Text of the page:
Sunday Morning Poetry

I am many things in this life, one of which is a writer. Although I don't find myself writing much these days, I still think about putting pen to paper fingers to keyboard. You could say I've slacked off in the writing department, and I don't mean writing like writing this blog, I mean like the writing I used to do, what I studied in college: poetry. So when inspiration strikes me like a lightening bug aglow before my eyes, I find I need to drop everything else and write. And that's what I did this morning.

Last night, Big Red and I attended the 30th birthday of a friend. Five months ago she had her first baby, a gorgeous little girl. Perhaps you've seen her deliciously adorable face grace this blog? My friend began to tell a story of being at a pool, how she was wearing a bikini and how her niece questioned the marks on her belly. She responded saying the marks were her tiger stripes. That stuck. That coupled with what another friend said many, many years ago created the perfect storm and out came the following poem. It's rough and in its infant draft stage, but I'm just so damn excited to have finally written something again that I wanted to share.

This one is for Lyndsey and Raeann.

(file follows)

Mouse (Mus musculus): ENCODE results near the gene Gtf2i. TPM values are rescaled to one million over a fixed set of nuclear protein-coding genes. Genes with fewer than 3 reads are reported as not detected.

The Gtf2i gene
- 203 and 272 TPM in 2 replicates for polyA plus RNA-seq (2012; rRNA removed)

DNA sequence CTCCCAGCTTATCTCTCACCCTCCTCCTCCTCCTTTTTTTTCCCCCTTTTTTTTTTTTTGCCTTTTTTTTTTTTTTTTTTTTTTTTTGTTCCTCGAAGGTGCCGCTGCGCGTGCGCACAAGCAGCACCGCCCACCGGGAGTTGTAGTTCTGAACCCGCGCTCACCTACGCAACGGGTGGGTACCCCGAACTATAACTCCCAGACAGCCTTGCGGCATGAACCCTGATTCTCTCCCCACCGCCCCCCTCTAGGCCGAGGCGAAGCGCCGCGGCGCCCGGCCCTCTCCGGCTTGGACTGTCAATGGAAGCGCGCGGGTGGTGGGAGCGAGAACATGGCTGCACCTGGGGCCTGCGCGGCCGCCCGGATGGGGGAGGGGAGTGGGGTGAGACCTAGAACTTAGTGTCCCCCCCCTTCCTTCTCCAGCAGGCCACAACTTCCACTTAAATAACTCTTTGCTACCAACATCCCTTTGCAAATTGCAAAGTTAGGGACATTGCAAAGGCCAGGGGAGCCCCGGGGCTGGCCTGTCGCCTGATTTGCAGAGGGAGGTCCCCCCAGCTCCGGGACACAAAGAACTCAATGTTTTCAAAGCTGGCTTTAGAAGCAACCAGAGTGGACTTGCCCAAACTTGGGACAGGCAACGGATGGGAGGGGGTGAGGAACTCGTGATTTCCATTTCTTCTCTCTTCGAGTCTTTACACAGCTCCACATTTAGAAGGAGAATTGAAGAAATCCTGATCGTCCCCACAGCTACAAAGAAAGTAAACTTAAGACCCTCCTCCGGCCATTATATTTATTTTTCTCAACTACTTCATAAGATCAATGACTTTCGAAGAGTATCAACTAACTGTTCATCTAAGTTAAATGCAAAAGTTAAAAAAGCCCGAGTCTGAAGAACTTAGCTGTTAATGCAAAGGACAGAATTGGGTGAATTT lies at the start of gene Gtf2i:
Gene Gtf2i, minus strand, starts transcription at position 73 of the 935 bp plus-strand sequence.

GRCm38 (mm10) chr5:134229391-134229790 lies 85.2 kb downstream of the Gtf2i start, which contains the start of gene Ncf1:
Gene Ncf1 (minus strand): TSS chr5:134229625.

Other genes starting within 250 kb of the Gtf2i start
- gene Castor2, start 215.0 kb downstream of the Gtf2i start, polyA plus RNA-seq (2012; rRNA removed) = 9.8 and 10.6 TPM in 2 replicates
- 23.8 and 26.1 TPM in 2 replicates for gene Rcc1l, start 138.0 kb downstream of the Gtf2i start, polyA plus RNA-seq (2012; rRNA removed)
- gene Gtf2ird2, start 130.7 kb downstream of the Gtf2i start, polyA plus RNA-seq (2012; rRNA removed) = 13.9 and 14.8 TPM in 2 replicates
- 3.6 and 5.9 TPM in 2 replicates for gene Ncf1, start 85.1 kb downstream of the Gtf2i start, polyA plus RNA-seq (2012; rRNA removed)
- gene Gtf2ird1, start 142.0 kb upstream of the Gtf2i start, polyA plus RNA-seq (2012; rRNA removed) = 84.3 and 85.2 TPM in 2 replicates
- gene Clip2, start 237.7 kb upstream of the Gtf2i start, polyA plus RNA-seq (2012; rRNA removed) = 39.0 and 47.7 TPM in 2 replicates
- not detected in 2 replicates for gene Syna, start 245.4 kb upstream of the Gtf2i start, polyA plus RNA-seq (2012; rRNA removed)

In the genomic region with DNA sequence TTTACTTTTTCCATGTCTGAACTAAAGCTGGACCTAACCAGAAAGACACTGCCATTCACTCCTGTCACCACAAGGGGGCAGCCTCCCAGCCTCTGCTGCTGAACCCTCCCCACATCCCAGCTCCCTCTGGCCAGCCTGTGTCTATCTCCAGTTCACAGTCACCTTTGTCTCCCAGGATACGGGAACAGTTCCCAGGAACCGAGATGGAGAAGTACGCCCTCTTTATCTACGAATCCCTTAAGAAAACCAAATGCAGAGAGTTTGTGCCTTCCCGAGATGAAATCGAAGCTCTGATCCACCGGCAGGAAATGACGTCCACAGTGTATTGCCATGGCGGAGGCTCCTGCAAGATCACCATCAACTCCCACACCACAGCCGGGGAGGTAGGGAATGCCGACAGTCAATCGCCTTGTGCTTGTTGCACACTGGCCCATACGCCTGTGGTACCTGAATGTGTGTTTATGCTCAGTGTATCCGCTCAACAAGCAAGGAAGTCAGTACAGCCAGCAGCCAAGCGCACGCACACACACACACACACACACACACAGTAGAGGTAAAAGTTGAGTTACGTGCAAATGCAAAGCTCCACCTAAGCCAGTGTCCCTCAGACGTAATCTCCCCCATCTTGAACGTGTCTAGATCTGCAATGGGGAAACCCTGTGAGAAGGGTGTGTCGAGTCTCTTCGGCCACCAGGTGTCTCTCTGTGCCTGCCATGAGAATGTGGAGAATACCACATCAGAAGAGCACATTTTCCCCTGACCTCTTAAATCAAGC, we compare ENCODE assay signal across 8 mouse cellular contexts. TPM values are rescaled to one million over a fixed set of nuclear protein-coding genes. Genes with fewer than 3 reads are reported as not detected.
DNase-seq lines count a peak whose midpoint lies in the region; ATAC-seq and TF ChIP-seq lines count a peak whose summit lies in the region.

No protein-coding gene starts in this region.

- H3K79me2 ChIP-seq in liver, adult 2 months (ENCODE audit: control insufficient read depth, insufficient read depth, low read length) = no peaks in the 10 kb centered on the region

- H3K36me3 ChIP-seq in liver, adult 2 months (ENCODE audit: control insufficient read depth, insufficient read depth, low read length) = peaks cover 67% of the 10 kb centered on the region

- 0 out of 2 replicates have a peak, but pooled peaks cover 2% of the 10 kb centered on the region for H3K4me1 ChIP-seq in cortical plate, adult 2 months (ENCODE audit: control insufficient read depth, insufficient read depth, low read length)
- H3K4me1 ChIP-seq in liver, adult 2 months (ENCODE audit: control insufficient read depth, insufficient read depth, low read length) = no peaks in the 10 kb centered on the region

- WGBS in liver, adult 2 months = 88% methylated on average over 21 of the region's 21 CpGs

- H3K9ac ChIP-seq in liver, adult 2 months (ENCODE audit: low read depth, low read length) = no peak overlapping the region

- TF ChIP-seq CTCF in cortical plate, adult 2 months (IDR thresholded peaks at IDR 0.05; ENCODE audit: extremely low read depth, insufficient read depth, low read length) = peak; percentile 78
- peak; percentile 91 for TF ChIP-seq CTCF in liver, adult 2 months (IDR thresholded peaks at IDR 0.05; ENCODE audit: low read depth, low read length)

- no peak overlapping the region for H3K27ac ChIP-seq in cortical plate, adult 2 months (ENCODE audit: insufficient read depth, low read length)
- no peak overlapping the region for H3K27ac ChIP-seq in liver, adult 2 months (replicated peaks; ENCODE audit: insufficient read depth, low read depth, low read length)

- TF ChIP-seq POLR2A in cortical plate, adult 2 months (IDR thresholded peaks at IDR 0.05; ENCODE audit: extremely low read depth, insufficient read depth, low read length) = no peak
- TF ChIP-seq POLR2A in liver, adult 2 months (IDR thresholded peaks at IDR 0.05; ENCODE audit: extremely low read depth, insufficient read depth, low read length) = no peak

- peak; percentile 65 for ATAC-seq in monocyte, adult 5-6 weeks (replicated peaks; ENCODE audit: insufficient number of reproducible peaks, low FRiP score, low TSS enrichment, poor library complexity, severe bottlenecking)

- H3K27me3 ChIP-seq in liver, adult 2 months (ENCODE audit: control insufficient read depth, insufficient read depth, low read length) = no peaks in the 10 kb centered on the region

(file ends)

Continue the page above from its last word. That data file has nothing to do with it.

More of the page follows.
When the flaxen haired little girl pointed
at her bikini bare belly, and asked about the striae, she
did not hesitate to answer—these are my tiger stripes.
She spun a story that satiated the pool-side curiosity,
then submerged herself in the water, leaving the little girl
intoxicated with twinkling dreams of one day roaring.
Of course in the raw morning moments
in the privacy of her bathroom, she would pinch
and tug at loose folds of her belly, posturing
her naked self, trying to remember what her body was before.
And even though the shape of her figure did not
match the post-pregnancy bodies of celebrities on television,
she was not entirely uncomfortable with the tiger
stripes nine months left behind—those silky striations
like bunting across her belly. She was certain that the corpulent
camber of her hips could be amended, but the marks
would never leave—lines of flesh like the pink ribbons
she would someday tie into the fine fuzz of her daughter’s hair.
There was repose in knowing that when she died and her body lay
rigid on the slab, whomever examined her remains would be
certain she was a mother, they would revere what she created,
being ever so careful with this tenement—

so she says quietly to no one but the reflection            
in the mirror—these scars are those worth bearing.

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